Japan and China are currently two of the most important states in the world. They have been both the subject of numerous research studies, books and articles. It is notable that a number of the most thorough and significant publications on Japan-China interactions were the result of American scholarship. However, this trend ended at the turn of the 21st century, when European specialists, including those from the United Kingdom, Germany and Sweden, started to express their opinions on Japan and the PRC more openly. It is important to note that the Chinese have done a great amount of research on both Japanese and Chinese points of view on foreign policy, whereas in Japan freelance publishing on Japanese foreign policy appears to be taboo. It is difficult to find articles and books published in Japanese that are objective, as the majority represents either an official policy of the Japanese government, or conversely a harsh critique. Thus, freelance-oriented Japanese authors reveal a preference to publish material on Japanese policies in English. It should be emphasized that this biased approach to Japan’s own foreign policy also affects some of the Chinese authors, who write mainly in praise of the PRC. Generally, the publications used in this book focus on various aspects of Japan’s foreign policy and Japan-China relations, i.e. domestic politics, economy, law, security policy, etc. Such a selection intentionally broadens the horizons of the bilateral interaction and mutual perception between Japan and China.
The materials for this book were selected with the greatest solicitude. All are writings of high academic quality and cognitive value. Some of them are by such famous Asia scholars as Chalmers Johnson (quoted above), Peter Dicken, Kawashima Yutaka and Caroline Rose. However, the majority of the materials used were written either by young authors, such as Yongwook Ryu, who is currently a Ph.D. student at Harvard University, or by authors who are less known in the West, as in the case of Okazaki Hisahiko, who was an Ambassador Extraordinary and Plenipotentiary to Thailand and Saudi Arabia. The research by these scholars is also a great source of knowledge on changing Japanese society and politics. There are also books in the bibliography by the excellent Polish scholars, e.g. Jolanta Tubielewicz and Ewa Pałasz-Rutkowska, who write on Japanese history and culture. Yet, the majority of this book’s bibliography was written and published in English, even if the authors were Japanese or Chinese. Internet resources were also a very significant part of the research. They are distinguished in a separate section of the bibliography.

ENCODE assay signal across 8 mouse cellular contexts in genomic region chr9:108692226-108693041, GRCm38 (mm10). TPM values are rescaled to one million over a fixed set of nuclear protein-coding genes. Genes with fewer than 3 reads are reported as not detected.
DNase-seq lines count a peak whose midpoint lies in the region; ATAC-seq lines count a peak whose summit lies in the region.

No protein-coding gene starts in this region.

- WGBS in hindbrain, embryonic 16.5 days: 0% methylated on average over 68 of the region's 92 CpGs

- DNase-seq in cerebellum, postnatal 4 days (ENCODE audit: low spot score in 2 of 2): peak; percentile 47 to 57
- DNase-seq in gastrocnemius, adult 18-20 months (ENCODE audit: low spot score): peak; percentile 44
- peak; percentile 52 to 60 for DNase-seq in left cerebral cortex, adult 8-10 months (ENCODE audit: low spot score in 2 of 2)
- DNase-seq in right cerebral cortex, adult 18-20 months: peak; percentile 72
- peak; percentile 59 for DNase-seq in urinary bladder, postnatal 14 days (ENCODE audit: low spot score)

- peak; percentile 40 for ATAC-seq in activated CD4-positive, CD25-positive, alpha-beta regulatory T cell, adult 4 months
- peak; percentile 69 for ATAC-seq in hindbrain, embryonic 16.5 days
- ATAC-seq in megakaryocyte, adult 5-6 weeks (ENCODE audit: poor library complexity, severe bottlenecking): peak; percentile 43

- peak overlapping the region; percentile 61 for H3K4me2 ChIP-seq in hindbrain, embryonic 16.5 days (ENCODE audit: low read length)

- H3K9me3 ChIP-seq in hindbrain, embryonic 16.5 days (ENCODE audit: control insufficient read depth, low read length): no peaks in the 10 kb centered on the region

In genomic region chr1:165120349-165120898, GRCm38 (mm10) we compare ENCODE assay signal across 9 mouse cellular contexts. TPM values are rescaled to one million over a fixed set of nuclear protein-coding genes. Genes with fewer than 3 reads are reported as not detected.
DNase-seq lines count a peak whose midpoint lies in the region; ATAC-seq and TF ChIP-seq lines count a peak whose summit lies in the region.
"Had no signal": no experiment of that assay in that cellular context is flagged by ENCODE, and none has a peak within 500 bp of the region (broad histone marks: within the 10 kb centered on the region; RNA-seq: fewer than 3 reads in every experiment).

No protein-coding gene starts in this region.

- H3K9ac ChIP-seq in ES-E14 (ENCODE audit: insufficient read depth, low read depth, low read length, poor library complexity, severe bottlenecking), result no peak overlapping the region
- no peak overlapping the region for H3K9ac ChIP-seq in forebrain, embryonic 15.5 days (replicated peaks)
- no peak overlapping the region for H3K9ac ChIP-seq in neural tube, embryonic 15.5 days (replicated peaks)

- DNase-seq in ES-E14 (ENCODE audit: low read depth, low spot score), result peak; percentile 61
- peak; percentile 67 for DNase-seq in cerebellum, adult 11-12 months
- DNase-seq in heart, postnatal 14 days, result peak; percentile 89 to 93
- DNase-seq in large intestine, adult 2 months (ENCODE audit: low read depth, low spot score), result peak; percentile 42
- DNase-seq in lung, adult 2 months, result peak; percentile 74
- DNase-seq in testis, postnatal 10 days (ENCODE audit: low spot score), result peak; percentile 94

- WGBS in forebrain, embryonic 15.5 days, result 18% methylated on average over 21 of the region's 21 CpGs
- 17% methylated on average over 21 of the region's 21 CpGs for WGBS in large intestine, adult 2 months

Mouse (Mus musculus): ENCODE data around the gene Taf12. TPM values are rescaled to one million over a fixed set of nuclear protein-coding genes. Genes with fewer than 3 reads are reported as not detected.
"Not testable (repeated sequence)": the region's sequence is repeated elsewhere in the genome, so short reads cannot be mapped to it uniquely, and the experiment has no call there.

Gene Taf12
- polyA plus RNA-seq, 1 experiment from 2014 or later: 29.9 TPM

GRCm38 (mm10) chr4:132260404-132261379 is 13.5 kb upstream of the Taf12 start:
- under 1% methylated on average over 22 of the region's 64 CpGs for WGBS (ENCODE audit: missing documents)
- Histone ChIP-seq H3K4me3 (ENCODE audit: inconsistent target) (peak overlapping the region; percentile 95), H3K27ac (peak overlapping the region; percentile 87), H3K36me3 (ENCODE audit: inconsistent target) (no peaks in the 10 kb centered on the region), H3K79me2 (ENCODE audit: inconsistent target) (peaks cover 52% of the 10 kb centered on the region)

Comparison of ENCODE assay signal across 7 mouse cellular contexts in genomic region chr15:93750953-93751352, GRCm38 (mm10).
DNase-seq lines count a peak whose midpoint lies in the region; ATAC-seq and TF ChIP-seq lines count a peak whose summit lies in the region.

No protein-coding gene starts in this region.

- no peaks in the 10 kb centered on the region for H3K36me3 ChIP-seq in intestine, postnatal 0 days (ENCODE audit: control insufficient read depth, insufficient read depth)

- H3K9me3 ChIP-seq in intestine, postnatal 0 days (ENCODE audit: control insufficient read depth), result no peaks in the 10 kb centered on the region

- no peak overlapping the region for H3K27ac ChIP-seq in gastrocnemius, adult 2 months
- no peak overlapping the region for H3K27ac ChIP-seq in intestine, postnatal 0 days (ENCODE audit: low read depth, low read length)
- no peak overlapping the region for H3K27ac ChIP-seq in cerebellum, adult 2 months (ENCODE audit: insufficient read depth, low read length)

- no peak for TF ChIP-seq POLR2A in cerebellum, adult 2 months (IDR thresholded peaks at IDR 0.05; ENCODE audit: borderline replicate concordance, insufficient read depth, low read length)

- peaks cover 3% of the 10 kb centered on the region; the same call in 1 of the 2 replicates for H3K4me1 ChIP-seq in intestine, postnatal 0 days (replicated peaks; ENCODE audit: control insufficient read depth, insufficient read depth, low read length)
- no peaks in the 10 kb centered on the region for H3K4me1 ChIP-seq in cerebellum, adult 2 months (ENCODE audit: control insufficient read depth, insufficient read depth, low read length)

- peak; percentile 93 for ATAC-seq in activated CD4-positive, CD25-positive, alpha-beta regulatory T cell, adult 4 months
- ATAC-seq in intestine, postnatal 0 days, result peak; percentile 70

The first chapter of this book focuses on the historical issues present in Japan-China relations, as well as on how they have influenced Japan’s policy towards the PRC in 1972-2008. This chapter also contains valuable information on other issues confronting Japan and the PRC, i.e. territorial disputes, rivalry for natural resources, etc. The second chapter describes the process of pursuing the normalization of relations after World War II, as well as the years after the normalization, which led to the signing of the Treaty of Peace and Friendship in 1978. It also discusses Japanese China policy in the 1980’s, including the characteristic separation of politics and economy policy. Generally, the second chapter depicts the beginning of Japan’s foreign policy formation in the 1970’s and the 1980’s, as well as evaluates the results of Japanese diplomatic decisions made in those decades. Finally, the third chapter focuses on the 1990’s and the first decade of the 21st century, which were periods of great shifts both in the world and Asia. The changes in Japan’s stance on the PRC, as well as mainland China’s priorities, resulted many times in clashes between the two countries. This created patterns of behavior that were alternatively followed and abandoned. However, Japan-China interaction in those two decades demonstrates the complexity of bilateral relations, as well as the process of maturing Japanese policy towards the PRC.